WASHINGTON—Ahead of St. Patrick's Day, House Speaker Paul Ryan (R-WI) hosted President Trump and the Taoiseach of Ireland, Leo Varadkar, for the annual Friends of Ireland Luncheon, a tradition that dates back to 1983. Following are Speaker Ryan's remarks, as prepared for delivery: I want to begin by welcoming the Taoiseach. Leo, this is one of our most precious traditions. We come together to honor those known for the gifts of blarney and tall tales…which, in this town, means everybody. As with most things Irish, this all began with a good scrap. Ronald Reagan and Tip O’Neill were fierce political opponents. But their heritage was their bond. When it came to Ireland, the only thing they’d argue about was who was more Irish. Reagan was so committed to winning he would say he was old enough to have actually met Saint Patrick. With a name like Ryan, it is a personal privilege to carry on this tradition. Our family traces its roots back to County Kilkenny, to the town of Graiguenamanagh. My wife and I took our kids over there just a few years back. The whole town came out. It was grand. Well, my cousin William O’Shea drove there, and he couldn’t find a parking spot. Finally, he got so frustrated that he prayed, ‘Lord, if you open a space up for me, I swear I’ll give up drinking whiskey, and I promise to go to church every Sunday.’ Suddenly, the clouds parted, and the sun shone on an empty space. Without hesitation, he said, ‘Never mind Lord, I found one.’ Leo, for you, this is actually ‘welcome back’ to the Capitol. You were an intern here not too many years ago, and now you are the guest of honor. That is just incredible. I, too, started as an intern here. Though this is not all that different from being an intern, right? Politicians go on and on, and you hope to get a free meal out of it. The good news is, we have Guinness. Now, the Guinness does taste better in Ireland. But I realize this probably isn’t the right year to bring up trade issues… America’s Irish ties really are as strong as ever. The Speaker is Irish. The Senate Majority Leader is Scots-Irish. And a Kennedy may run for president. So many members of the president’s administration are Irish too. Think about it: Pence, Kelly, Mulvaney… O’Mnuchin……FitzMattis… All this really means is that our meetings start twice as late…last twice as long…and only half the decisions get made. But on a serious note… Before Notre Dame was known as the ‘Fighting Irish,’ that name belonged to the U.S. Army’s 69th Infantry Regiment. They say Lincoln was so moved by the bravery of this brigade, that on a visit to the battlefield, he picked up a corner of the Irish flag, kissed it, and said, “God bless the Irish flag.” God bless the Irish people, too. The Irish people, in the spirit of the great St. Patrick, have always turned the darkness into light, and hardship into hope. They were our friends when we were friendless, defenders of our union when we were divided. The Irish came here in search of a better life, and made this a better country. With their faith and their passion. A people of gentle hearts, and strong roots. In these times, as we strive to secure peace and opportunity, the friendship of the Irish remains our anchor in the choppiest waters. And so I would like to offer a toast: May the winds of fortune sail you, May you sail the gentlest sea. May it always be the other guy or gal Who says, ‘This drink is on me.’ Sláinte.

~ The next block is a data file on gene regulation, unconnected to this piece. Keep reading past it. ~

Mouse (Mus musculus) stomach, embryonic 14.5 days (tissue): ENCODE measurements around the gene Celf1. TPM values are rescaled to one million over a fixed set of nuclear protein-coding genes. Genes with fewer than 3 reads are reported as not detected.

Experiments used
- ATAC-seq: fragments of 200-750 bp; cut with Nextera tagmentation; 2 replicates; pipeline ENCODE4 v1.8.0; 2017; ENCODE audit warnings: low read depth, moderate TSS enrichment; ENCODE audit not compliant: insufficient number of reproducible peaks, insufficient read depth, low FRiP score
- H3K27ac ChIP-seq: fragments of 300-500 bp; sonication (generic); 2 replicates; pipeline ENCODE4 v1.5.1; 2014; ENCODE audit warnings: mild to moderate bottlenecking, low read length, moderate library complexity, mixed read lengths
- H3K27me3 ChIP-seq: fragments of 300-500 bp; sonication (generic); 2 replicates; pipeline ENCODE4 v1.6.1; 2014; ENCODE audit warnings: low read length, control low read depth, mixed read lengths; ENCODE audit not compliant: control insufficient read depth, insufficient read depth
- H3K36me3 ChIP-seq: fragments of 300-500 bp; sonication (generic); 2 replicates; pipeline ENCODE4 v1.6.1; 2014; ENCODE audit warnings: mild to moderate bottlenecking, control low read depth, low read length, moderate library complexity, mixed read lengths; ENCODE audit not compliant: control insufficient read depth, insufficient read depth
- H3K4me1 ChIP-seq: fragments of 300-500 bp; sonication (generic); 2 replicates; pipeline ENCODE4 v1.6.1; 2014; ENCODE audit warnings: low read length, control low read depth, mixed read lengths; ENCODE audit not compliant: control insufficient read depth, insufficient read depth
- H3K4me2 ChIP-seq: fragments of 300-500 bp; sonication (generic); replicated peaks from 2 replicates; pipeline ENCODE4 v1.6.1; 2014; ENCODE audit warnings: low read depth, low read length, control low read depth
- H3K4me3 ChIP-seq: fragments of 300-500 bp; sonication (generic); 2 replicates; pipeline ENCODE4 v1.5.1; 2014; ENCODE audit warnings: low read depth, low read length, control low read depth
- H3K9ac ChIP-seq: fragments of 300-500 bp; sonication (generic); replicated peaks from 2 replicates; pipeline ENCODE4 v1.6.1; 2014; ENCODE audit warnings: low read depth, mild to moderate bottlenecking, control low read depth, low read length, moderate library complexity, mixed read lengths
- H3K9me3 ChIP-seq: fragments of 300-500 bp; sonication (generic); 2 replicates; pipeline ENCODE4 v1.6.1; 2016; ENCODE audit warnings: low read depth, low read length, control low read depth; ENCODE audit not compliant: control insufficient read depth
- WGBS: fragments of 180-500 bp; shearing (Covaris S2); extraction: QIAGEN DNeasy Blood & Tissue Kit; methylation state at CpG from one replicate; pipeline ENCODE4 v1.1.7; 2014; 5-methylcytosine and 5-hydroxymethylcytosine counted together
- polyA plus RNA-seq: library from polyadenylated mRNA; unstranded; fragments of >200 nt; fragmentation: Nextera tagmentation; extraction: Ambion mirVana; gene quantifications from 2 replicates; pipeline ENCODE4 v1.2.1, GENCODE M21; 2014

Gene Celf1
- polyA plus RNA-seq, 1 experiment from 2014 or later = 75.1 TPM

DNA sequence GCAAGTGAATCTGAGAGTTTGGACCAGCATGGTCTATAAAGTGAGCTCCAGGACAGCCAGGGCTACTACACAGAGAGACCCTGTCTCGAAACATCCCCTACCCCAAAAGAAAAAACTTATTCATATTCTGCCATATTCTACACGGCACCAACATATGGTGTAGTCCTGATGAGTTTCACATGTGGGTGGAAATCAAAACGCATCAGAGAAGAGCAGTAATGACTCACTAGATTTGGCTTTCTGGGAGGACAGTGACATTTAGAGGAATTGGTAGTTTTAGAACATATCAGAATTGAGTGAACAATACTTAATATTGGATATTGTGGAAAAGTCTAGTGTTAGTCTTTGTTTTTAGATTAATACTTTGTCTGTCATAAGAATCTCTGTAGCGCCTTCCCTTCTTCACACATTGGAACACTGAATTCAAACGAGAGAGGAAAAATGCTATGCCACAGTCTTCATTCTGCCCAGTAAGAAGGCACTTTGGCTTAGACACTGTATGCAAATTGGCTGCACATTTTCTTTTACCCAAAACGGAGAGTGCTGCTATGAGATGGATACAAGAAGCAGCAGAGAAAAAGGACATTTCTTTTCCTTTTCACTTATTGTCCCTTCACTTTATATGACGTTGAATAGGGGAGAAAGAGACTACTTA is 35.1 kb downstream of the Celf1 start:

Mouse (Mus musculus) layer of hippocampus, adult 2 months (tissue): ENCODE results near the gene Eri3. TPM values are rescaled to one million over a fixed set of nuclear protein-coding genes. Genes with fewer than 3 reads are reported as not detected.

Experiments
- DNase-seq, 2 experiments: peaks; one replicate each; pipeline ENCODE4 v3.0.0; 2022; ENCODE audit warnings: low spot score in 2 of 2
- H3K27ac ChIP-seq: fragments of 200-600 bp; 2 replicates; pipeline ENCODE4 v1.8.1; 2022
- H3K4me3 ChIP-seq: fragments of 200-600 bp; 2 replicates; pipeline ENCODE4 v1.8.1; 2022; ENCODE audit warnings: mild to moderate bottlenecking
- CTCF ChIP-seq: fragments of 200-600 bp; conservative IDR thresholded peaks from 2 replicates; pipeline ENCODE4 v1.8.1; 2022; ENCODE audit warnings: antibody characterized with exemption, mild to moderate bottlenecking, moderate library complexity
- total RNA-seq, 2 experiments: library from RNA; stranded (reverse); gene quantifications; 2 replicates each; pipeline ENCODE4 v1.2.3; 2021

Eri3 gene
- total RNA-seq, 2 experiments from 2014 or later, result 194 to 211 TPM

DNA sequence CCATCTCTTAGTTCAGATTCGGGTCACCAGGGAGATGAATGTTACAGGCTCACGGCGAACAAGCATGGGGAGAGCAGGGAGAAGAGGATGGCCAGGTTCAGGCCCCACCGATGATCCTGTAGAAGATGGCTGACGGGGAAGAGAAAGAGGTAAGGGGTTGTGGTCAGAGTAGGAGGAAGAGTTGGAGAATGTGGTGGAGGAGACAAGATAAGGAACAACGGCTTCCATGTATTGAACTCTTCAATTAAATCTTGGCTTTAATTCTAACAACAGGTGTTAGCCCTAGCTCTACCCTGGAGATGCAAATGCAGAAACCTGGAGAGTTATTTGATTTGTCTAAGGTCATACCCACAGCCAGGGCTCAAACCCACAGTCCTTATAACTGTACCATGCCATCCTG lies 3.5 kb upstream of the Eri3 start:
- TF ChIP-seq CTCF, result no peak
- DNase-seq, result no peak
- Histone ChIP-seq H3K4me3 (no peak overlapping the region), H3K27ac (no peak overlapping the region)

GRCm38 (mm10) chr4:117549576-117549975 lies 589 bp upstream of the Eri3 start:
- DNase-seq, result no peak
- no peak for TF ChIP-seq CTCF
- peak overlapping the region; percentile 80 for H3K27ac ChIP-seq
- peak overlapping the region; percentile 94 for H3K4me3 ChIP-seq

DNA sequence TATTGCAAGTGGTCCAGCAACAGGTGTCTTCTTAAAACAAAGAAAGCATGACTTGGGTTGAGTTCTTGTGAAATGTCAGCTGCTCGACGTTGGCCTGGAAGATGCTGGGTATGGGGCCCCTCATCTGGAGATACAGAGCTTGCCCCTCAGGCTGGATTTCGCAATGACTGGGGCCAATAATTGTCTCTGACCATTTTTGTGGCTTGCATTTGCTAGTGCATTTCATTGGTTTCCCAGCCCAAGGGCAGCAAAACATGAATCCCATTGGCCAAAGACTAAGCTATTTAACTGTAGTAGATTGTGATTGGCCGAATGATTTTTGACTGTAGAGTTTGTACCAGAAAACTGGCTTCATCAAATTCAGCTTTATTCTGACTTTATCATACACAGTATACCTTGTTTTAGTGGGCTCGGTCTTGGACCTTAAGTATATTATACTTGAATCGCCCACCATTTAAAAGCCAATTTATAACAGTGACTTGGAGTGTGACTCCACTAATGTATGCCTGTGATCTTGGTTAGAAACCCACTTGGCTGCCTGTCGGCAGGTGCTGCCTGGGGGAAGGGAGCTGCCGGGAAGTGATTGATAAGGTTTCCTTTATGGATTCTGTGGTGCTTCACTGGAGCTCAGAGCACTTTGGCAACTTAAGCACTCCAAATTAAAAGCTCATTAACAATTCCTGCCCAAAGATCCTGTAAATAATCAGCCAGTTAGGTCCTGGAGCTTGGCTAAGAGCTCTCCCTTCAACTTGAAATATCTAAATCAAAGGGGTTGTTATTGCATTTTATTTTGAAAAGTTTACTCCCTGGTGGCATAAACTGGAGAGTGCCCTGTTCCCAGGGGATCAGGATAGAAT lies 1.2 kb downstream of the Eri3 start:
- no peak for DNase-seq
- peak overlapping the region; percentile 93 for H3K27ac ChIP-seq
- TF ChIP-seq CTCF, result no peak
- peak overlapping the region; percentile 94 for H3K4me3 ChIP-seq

Forgive us if you've heard this one before. For at least the third time in the past month, a respected national media organization has published a story claiming that President Trump's legal team is leaning toward advising their client to sit for an interview - albeit with certain restrictions - with Special Counsel Robert Mueller. Today's report, published by Politico, bore certain similarities to a story published by the Wall Street Journal last week. Last month, the New York Times reported that Trump's lawyers were pushing Mueller to accept written answers - a solution reminiscent of Ronald Reagan's handling of the Iran-Contra scandal. One of Politico's sources said the negotiations were "moving fast", and that an interview could be arranged soon. Of course, we've heard that one before. "I don’t think it’s months and months out. I don’t think it’s in a week," said the person familiar with the negotiations. "But I think it’s moving toward closure." Given Trump's litigious reputation, one might expect the president to be comfortable during interviews and depositions of this nature. However, his legal team is worried that what Politico characterizes as the president's "improvisational nature" could lead to Trump accidentally uttering a falsehood, potentially drawing a perjury charge from Mueller. Trump is hardly a stranger to legal proceedings: In one 2012 deposition, according to the Atlantic, Trump said he had participated in more than 100 depositions. But that doesn’t mean Trump is always well-prepared to field complex legal questions under oath. During a 2016 deposition tied to his lawsuit against a chef who backed out of a deal to open a restaurant at Trump’s Washington D.C. hotel, Trump was asked what he did to prepare for the hearing. "I would say virtually nothing," he replied. "I spoke with my counsel for a short period of time. I just arrived here, and we proceeded to the deposition." Trump added that he didn’t study any documents beforehand. Before any interview, Trump and his lawyers must complete their sensitive negotiations with Mueller over its terms. Among other things, Trump’s lawyers have argued that the burden is on Mueller to show his investigation can’t be completed without an interview with the president. They have also studied the feasibility of answering questions in writing, as President Ronald Reagan did during the Iran-Contra scandal. And they have made clear their resistance to Mueller questioning Trump more than once. To mitigate these risks, Trump's lawyers are seeking clear boundaries for the topics discussed, and the NYT has even reported that Trump's lawyers were seeking assurances that, should Trump agree to a sit-down, Mueller would see to it that the probe concludes before a given date. Trump's legal team should already have a clear picture of what Mueller intends to ask: Thanks to his documents requests, Mueller is interested in a broad range of topics from Trump’s firing of FBI director James Comey to how he responded to the theft and leaks of Democratic emails during the 2016 presidential campaign. "It’s a tug of war both internally and probably with Mueller," said a senior Republican who recently met with the president. "The end goal for the White House is to get as narrow a discussion as can be possibly negotiated including maybe just answering written questions like Reagan." Then again, we've also heard reports to the contrary: The NYT's Maggie Haberman published a report earlier this month about Trump's growing frustration with his legal team - drawing a tweeted rebuke from the president. Some legal experts objected to the idea that Mueller might agree to a predetermined end-date for the probe. Solomon Wisenberg, a former deputy on Kenneth Starr's independent counsel investigation into President Bill Clinton, said that idea would be a non-starter for Mueller. "That’s bullshit," he said. "You accommodate the president but you don’t change the rules for him in a substantive way." Notably, one anonymous Trump associate who spoke with Politico confirmed an idea that we first highlighted following the initial reports about the behind-the-scenes bargaining: That is, the notion that Trump's legal team is using these media reports as a ploy to convince Trump that they at least tried to strike a deal with Mueller. As one strategist points out, Trump's legal team has crafted a "win-win" scenario for itself. "It's a strategy by the lawyers," the defense attorney said. "Either Mueller will agree to the terms in some fashion, and at least they get something out of it, or he won't and then they can convince the president not to sit for the interview." ...Sounds like a pretty good deal to us. The House Intelligence Committee announced last week that it would be ending its collusion probe - to the horror of the committee's Democrats, who have pledged to issue a dissenting report.